The school systems in the region offer low-fat and non-fat chocolate and strawberry milk and other varieties to encourage children to drink healthier, educators said. The U.S. Department of Agriculture says that children drink 16 percent less milk than in the late 1970s and drink 16 percent more soft drinks.

"It tastes just as good, but it's healthier," said Clement Elementary School Principal Linda Williams.

This year, Harnett County schools started offering chocolate milk in plastic bottles, and that has bolstered milk sales at some schools, Etheridge said.

Fresh start

The best time to introduce menu options, she said, is when school starts. "If it's not there the first day of school," she said, "they don't question it."

Kelly Povroznik, the child nutrition director for Cumberland County schools, said desserts are served on occasion as part of the lunch menu. The schools will sometimes serve a holiday cookie or cake for birthdays or other special occasions. "We don't put desserts on all the time," Povroznik said. "We still do it, but we want to promote healthy choice items."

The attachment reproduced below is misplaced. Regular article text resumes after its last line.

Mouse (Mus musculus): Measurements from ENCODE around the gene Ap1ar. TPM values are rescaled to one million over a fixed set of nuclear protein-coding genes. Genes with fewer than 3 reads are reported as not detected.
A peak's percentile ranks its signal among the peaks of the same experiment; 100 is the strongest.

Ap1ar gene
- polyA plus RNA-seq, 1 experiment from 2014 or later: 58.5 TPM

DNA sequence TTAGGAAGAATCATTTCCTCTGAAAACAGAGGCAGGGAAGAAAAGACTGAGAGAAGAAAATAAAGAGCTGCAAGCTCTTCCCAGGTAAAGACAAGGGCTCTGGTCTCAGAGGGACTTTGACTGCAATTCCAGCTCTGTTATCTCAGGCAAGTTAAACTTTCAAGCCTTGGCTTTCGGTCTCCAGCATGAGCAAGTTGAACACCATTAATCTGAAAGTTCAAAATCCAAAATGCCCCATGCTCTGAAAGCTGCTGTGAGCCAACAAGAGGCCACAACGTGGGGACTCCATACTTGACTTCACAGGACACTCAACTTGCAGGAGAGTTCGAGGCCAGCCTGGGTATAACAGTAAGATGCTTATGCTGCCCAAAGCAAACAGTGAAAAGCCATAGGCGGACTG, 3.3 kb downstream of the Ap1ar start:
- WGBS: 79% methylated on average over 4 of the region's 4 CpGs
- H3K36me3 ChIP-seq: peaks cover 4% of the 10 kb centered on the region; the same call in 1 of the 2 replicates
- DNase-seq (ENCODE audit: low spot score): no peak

In Robeson County, desserts continue to appear on the lunch menus, but, educators said, the cafeterias offer low-fat options such as gelatin with fruit. "We try to offer fruit as one of the choices," said Jack Morgan, the child nutrition director for the school system. The system also provides salads at the schools daily, and it has decreased the amount of whole milk it serves.

Instead of dessert, children in Sampson County schools can choose an extra fruit or vegetable. The children don't miss the dessert too much, said Gail Holland, who is the cafeteria manager at Clement Elementary. "They don't mention it," Holland said. "We've got a good group of kids. They are always ready to eat."

Pupils at Clement Elementary on Tuesday had a choice between low-fat pizza or grilled chicken sandwiches for their entree. The side items included mixed vegetables, corn on the cob, apples, peaches and applesauce. Of those side dishes, the pupils could pick three.

Brett Daniels, who is 9 and in the fourth grade at Clement, had strawberry milk, applesauce, peaches, an apple and a grilled chicken sandwich for lunch Tuesday. Brett said she misses the cookies and other treats. "It was sweet," she said.

As a reward for improving her reading, Brett's mother has promised to give her 50 cents to buy dessert, she said. Brett said she has been studying hard so she can get her treat.

North Carolina Healthy Weight Initiative, in support of Eat Smart, Move More...North Carolina

NC Dept. of Health and Human Services, | NC Division of Public Health